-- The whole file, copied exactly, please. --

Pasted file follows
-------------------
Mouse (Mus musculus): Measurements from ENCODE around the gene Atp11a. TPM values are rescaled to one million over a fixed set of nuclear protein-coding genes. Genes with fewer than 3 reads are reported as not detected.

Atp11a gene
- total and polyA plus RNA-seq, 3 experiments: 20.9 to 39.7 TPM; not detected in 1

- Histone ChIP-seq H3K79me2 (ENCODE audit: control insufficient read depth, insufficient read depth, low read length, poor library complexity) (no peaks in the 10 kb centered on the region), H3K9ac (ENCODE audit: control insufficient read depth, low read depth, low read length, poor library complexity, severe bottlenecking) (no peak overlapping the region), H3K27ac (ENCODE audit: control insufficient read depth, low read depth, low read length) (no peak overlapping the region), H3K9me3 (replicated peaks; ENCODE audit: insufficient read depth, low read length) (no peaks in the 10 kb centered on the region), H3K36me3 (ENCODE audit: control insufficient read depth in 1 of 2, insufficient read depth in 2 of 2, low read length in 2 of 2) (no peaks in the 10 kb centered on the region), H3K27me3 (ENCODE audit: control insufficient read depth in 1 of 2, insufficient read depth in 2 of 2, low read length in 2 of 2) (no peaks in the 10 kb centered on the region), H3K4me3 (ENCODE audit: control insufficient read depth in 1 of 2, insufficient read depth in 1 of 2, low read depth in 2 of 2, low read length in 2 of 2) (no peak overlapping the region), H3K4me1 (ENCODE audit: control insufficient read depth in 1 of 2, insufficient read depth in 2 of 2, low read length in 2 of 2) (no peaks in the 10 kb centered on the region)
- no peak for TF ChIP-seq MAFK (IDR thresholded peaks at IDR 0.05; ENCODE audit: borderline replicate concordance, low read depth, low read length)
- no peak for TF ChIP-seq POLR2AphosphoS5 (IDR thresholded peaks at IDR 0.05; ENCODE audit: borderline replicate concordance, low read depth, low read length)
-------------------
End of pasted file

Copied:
Mouse (Mus musculus): Measurements from ENCODE around the gene Atp11a. TPM values are rescaled to one million over a fixed set of nuclear protein-coding genes. Genes with fewer than 3 reads are reported as not detected.

Atp11a gene
- total and polyA plus RNA-seq, 3 experiments: 20.9 to 39.7 TPM; not detected in 1

- Histone ChIP-seq H3K79me2 (ENCODE audit: control insufficient read depth, insufficient read depth, low read length, poor library complexity) (no peaks in the 10 kb centered on the region), H3K9ac (ENCODE audit: control insufficient read depth, low read depth, low read length, poor library complexity, severe bottlenecking) (no peak overlapping the region), H3K27ac (ENCODE audit: control insufficient read depth, low read depth, low read length) (no peak overlapping the region), H3K9me3 (replicated peaks; ENCODE audit: insufficient read depth, low read length) (no peaks in the 10 kb centered on the region), H3K36me3 (ENCODE audit: control insufficient read depth in 1 of 2, insufficient read depth in 2 of 2, low read length in 2 of 2) (no peaks in the 10 kb centered on the region), H3K27me3 (ENCODE audit: control insufficient read depth in 1 of 2, insufficient read depth in 2 of 2, low read length in 2 of 2) (no peaks in the 10 kb centered on the region), H3K4me3 (ENCODE audit: control insufficient read depth in 1 of 2, insufficient read depth in 1 of 2, low read depth in 2 of 2, low read length in 2 of 2) (no peak overlapping the region), H3K4me1 (ENCODE audit: control insufficient read depth in 1 of 2, insufficient read depth in 2 of 2, low read length in 2 of 2) (no peaks in the 10 kb centered on the region)
- no peak for TF ChIP-seq MAFK (IDR thresholded peaks at IDR 0.05; ENCODE audit: borderline replicate concordance, low read depth, low read length)
- no peak for TF ChIP-seq POLR2AphosphoS5 (IDR thresholded peaks at IDR 0.05; ENCODE audit: borderline replicate concordance, low read depth, low read length)